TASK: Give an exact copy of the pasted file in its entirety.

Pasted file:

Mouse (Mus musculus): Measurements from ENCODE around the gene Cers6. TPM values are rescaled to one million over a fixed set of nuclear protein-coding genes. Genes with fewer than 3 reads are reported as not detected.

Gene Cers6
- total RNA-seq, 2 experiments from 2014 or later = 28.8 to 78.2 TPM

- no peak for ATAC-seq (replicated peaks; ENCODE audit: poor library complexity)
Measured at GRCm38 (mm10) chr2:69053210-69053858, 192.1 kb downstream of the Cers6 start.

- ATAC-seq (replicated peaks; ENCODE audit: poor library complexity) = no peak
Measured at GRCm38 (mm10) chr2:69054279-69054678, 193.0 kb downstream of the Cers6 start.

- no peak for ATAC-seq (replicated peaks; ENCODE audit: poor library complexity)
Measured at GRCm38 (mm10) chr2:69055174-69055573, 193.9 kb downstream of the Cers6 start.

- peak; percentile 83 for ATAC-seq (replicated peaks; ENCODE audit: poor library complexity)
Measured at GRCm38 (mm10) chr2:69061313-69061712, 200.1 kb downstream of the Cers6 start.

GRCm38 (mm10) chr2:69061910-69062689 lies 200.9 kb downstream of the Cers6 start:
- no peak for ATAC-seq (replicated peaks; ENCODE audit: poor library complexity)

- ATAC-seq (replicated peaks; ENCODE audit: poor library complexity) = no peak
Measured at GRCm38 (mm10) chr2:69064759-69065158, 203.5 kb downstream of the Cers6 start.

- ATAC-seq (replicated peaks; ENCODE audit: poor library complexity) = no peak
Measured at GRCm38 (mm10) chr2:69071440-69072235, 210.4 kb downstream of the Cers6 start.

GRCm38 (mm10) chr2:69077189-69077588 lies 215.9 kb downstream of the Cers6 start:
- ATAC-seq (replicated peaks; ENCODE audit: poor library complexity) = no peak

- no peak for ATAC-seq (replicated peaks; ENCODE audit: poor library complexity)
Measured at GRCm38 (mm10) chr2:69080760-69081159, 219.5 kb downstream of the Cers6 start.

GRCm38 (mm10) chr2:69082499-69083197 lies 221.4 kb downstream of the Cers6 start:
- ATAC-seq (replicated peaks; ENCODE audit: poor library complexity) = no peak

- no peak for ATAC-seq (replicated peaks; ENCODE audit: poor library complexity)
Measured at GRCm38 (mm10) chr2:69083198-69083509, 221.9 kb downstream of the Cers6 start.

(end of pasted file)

Mouse (Mus musculus): Measurements from ENCODE around the gene Cers6. TPM values are rescaled to one million over a fixed set of nuclear protein-coding genes. Genes with fewer than 3 reads are reported as not detected.

Gene Cers6
- total RNA-seq, 2 experiments from 2014 or later = 28.8 to 78.2 TPM

- no peak for ATAC-seq (replicated peaks; ENCODE audit: poor library complexity)
Measured at GRCm38 (mm10) chr2:69053210-69053858, 192.1 kb downstream of the Cers6 start.

- ATAC-seq (replicated peaks; ENCODE audit: poor library complexity) = no peak
Measured at GRCm38 (mm10) chr2:69054279-69054678, 193.0 kb downstream of the Cers6 start.

- no peak for ATAC-seq (replicated peaks; ENCODE audit: poor library complexity)
Measured at GRCm38 (mm10) chr2:69055174-69055573, 193.9 kb downstream of the Cers6 start.

- peak; percentile 83 for ATAC-seq (replicated peaks; ENCODE audit: poor library complexity)
Measured at GRCm38 (mm10) chr2:69061313-69061712, 200.1 kb downstream of the Cers6 start.

GRCm38 (mm10) chr2:69061910-69062689 lies 200.9 kb downstream of the Cers6 start:
- no peak for ATAC-seq (replicated peaks; ENCODE audit: poor library complexity)

- ATAC-seq (replicated peaks; ENCODE audit: poor library complexity) = no peak
Measured at GRCm38 (mm10) chr2:69064759-69065158, 203.5 kb downstream of the Cers6 start.

- ATAC-seq (replicated peaks; ENCODE audit: poor library complexity) = no peak
Measured at GRCm38 (mm10) chr2:69071440-69072235, 210.4 kb downstream of the Cers6 start.

GRCm38 (mm10) chr2:69077189-69077588 lies 215.9 kb downstream of the Cers6 start:
- ATAC-seq (replicated peaks; ENCODE audit: poor library complexity) = no peak

- no peak for ATAC-seq (replicated peaks; ENCODE audit: poor library complexity)
Measured at GRCm38 (mm10) chr2:69080760-69081159, 219.5 kb downstream of the Cers6 start.

GRCm38 (mm10) chr2:69082499-69083197 lies 221.4 kb downstream of the Cers6 start:
- ATAC-seq (replicated peaks; ENCODE audit: poor library complexity) = no peak

- no peak for ATAC-seq (replicated peaks; ENCODE audit: poor library complexity)
Measured at GRCm38 (mm10) chr2:69083198-69083509, 221.9 kb downstream of the Cers6 start.